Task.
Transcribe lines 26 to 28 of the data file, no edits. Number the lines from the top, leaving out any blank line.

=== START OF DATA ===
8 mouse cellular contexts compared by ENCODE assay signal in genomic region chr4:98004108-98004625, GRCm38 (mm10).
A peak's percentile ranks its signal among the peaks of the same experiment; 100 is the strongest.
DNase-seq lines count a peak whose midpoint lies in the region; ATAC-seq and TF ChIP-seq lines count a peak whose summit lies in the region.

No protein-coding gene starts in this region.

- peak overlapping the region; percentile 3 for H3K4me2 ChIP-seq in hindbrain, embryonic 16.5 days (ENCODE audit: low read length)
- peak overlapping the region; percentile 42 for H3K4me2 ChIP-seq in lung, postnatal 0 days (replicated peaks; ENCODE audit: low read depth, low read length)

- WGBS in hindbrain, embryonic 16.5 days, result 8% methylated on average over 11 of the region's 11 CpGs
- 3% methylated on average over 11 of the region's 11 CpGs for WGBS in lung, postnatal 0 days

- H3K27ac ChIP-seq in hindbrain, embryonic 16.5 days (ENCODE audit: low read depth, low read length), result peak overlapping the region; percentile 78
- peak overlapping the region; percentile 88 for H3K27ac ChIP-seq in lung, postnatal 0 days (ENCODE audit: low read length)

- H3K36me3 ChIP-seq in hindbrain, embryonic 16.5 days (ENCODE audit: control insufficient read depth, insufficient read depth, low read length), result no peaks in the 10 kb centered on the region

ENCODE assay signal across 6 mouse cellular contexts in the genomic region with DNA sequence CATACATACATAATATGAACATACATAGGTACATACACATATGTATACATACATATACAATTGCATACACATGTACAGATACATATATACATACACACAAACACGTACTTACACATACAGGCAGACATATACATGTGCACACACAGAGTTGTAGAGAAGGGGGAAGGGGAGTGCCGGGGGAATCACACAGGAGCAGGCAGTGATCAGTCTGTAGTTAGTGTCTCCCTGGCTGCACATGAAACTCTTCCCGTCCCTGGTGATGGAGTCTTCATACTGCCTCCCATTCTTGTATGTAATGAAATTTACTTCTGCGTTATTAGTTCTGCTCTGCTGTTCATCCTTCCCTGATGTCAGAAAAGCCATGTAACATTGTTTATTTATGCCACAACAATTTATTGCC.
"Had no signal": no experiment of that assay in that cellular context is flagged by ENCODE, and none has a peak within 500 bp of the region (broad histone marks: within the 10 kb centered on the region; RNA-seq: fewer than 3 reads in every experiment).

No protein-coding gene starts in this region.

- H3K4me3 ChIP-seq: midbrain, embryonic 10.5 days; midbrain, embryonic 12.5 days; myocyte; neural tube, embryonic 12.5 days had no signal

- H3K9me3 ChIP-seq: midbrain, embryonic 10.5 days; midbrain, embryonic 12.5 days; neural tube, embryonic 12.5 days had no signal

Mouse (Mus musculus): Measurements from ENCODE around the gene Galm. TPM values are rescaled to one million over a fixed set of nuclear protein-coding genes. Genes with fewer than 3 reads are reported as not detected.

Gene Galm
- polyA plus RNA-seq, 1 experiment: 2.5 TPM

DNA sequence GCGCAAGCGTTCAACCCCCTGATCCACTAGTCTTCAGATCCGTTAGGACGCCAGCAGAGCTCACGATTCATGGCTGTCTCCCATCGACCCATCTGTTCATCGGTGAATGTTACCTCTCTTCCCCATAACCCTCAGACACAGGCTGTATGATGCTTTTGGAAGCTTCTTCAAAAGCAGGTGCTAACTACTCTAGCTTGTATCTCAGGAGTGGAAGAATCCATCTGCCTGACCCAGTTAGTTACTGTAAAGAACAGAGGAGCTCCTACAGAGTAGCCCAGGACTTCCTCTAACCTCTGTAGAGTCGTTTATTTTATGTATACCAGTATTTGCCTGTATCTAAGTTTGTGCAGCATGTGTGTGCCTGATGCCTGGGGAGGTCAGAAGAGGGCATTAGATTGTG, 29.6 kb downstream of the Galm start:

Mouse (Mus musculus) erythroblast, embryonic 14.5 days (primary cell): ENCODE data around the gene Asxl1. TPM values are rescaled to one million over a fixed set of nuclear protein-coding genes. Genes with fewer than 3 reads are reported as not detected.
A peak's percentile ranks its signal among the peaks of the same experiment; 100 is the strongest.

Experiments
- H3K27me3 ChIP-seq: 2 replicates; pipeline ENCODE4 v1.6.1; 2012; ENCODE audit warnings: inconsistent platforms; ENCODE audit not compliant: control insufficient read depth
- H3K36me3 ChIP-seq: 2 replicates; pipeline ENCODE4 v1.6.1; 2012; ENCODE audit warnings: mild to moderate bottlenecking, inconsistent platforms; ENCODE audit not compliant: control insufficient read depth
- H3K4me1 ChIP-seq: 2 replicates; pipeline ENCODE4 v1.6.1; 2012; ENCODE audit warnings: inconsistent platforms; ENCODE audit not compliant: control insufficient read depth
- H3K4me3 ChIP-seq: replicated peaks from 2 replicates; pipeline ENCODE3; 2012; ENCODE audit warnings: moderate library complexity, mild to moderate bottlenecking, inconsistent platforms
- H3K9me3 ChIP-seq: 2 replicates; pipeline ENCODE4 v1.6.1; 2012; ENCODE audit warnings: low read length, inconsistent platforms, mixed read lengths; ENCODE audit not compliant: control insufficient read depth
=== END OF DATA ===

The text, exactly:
- H3K4me1 ChIP-seq: 2 replicates; pipeline ENCODE4 v1.6.1; 2012; ENCODE audit warnings: inconsistent platforms; ENCODE audit not compliant: control insufficient read depth
- H3K4me3 ChIP-seq: replicated peaks from 2 replicates; pipeline ENCODE3; 2012; ENCODE audit warnings: moderate library complexity, mild to moderate bottlenecking, inconsistent platforms
- H3K9me3 ChIP-seq: 2 replicates; pipeline ENCODE4 v1.6.1; 2012; ENCODE audit warnings: low read length, inconsistent platforms, mixed read lengths; ENCODE audit not compliant: control insufficient read depth